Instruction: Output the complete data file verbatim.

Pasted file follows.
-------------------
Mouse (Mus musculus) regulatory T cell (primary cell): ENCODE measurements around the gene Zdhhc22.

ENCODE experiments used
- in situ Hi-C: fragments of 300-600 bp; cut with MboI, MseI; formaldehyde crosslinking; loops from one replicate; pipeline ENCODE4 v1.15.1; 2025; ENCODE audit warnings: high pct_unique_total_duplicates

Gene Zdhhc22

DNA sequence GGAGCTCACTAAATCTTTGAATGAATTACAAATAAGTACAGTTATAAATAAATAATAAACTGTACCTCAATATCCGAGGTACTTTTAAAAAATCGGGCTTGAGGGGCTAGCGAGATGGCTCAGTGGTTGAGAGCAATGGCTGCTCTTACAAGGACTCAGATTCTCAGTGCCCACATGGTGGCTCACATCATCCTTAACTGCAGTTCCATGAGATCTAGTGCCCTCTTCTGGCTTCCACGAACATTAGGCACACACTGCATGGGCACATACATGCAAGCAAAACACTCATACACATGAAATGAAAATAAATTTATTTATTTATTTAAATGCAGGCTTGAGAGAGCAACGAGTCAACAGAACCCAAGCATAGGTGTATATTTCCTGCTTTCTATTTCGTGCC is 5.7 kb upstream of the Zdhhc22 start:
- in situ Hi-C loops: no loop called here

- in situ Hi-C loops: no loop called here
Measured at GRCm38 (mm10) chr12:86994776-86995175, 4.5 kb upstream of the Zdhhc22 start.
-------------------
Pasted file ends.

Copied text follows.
Mouse (Mus musculus) regulatory T cell (primary cell): ENCODE measurements around the gene Zdhhc22.

ENCODE experiments used
- in situ Hi-C: fragments of 300-600 bp; cut with MboI, MseI; formaldehyde crosslinking; loops from one replicate; pipeline ENCODE4 v1.15.1; 2025; ENCODE audit warnings: high pct_unique_total_duplicates

Gene Zdhhc22

DNA sequence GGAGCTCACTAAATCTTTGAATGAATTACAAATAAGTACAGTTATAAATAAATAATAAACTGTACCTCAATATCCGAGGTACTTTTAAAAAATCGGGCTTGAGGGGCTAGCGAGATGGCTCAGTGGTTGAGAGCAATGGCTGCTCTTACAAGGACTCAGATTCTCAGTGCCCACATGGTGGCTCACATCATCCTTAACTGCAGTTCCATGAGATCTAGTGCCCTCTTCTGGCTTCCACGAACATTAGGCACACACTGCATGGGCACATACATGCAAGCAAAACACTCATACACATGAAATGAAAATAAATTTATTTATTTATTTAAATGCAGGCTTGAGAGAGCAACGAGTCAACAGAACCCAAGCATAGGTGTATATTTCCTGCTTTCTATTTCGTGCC is 5.7 kb upstream of the Zdhhc22 start:
- in situ Hi-C loops: no loop called here

- in situ Hi-C loops: no loop called here
Measured at GRCm38 (mm10) chr12:86994776-86995175, 4.5 kb upstream of the Zdhhc22 start.